“Ah, there you are,” Ral says walking onto the balcony.
Tomik continues to watch the scene below before turning. Scores of construction workers go about repairing the church. He already knows where this conversation is headed and hasn’t been looking forward to it. “I wish I could go with you.”
Ral smirks, shakes his head, “I know you do, but this is my burden.”
“At least take a guildmage with you. Let me send one of ours. The older ones can both heal and harm—”
Ral’s shaking his head. Takes three steps, closing the distance between them, “I have to do this alone.” He takes hold of Tomik’s arms.
“The recent graduates are able to lock down large…This isn’t even what’s bothering me. I know you’ll be fine. I’m projecting.”
Ral tilts his head, takes a half step back. “What do you mean?”
Tomik runs his fingers over the cloth at his wrist. “I don’t know how to do this…Lead a guild. It’s,” he sighs, “a lot. I’ve overseen entire sections of city planning, organized dozens of contractors, led projects that cost sums you wouldn’t believe, but to have the weight of the entire guild”—he touches the cloth again. “You leaving only makes it worse.”
“Trial by fire,” Ral’s eyes twinkle. “What’s it they say? From the water of need rises the beauty of creation?”
“I believe it’s “The water of need births grand design”, at least that’s how I’ve heard it.
“Sounds about right. You’ll do great.”
“Tell me something.”
“You’ve been the head of the Izzet, what is it you’ve learned? Give me some advice. Don’t give me that line about figuring it out. I already have enough figuring it out on my hands.”
“Ah, hmm,” Ral heads across the balcony. Leans against the stone carved gargoyle. “Well I guess the biggest thing is to make sure you’ve got good people around you. If you try and oversee every little thing you’ll lose your mind. Delegate, but make sure you can trust those you surround yourself with. Figure out who answers to who. That’s one thing you Orzhov have better than anyone.” He rocks his head side-to-side. “Well, okay, the Boros might have it better.”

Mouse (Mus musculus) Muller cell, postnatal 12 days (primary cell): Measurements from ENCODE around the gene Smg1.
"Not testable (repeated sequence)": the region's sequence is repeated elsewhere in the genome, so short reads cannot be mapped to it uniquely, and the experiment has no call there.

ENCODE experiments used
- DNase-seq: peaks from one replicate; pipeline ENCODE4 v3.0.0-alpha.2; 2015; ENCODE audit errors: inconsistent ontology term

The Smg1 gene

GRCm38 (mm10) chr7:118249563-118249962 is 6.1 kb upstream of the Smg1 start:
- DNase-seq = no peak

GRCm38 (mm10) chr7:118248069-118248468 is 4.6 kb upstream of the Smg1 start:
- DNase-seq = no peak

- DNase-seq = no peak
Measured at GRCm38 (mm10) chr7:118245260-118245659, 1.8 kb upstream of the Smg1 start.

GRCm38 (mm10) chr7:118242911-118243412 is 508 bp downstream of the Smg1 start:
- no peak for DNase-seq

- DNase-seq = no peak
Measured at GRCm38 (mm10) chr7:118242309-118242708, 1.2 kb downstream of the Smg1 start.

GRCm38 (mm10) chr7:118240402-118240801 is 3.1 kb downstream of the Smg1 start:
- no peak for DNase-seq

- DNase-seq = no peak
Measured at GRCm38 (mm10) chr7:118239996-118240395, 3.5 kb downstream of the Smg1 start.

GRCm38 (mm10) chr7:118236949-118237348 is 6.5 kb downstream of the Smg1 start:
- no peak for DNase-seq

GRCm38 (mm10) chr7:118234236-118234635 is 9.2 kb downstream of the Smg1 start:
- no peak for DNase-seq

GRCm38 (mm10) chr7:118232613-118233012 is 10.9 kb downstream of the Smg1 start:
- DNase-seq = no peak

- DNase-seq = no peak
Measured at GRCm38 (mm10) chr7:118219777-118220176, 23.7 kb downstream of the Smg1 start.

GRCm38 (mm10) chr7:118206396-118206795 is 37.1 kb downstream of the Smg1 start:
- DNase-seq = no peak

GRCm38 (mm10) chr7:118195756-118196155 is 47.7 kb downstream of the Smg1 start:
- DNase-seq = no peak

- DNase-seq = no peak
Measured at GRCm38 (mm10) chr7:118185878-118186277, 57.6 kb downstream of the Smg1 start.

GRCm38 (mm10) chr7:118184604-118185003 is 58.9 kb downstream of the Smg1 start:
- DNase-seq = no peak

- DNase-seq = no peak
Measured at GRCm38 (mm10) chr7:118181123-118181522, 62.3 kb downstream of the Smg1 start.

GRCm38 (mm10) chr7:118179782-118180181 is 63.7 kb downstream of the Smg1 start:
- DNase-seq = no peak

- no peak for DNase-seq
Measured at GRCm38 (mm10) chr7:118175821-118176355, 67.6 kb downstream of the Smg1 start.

“What’re you talking about? I’ve told you a thousand times I can’t read your thoughts. What do we have better than anyone?”
“Oh, right. Hierarchy. A whole system of who’s-who. Who answers to whom. This cleric, this pontiff, this…whatever, I don’t know all their titles.” Ral touches first finger to thumb, pulls them apart and watches electricity dance in the space.
“I have nothing like that,” says Tomik. “Or how Kaya could pass through walls. I feel like I should if I’m going to lead them.”
Ral laughs. “This”—he turns his palm down, a small lightning bolt strikes the stone—”doesn’t help me lead the Izzet.” He spots movement at his vision’s periphery and turns just in time to see the gargoyle’s stone tail thump him in the leg. Ral jumps back, “Holy…Mother of…I totally forgot about him. Good grief.”
Tomik chuckles. “You think I climbed the stairs?”
“You have lightening—all the inventions of the Izzet. Kaya has her ghostwalking. I have…I have him,” he nods towards his gargoyle mount.
“And all the money in the world at your disposal. And,” Ral touches a finger to Tomik’s forehead, “this.”
Tomik grins, nods. “Thank you. Maybe that’s all I wanted to hear. A vote of confidence.”
Ral smirks. “You’ll do fine and I’ll be back before you know it.”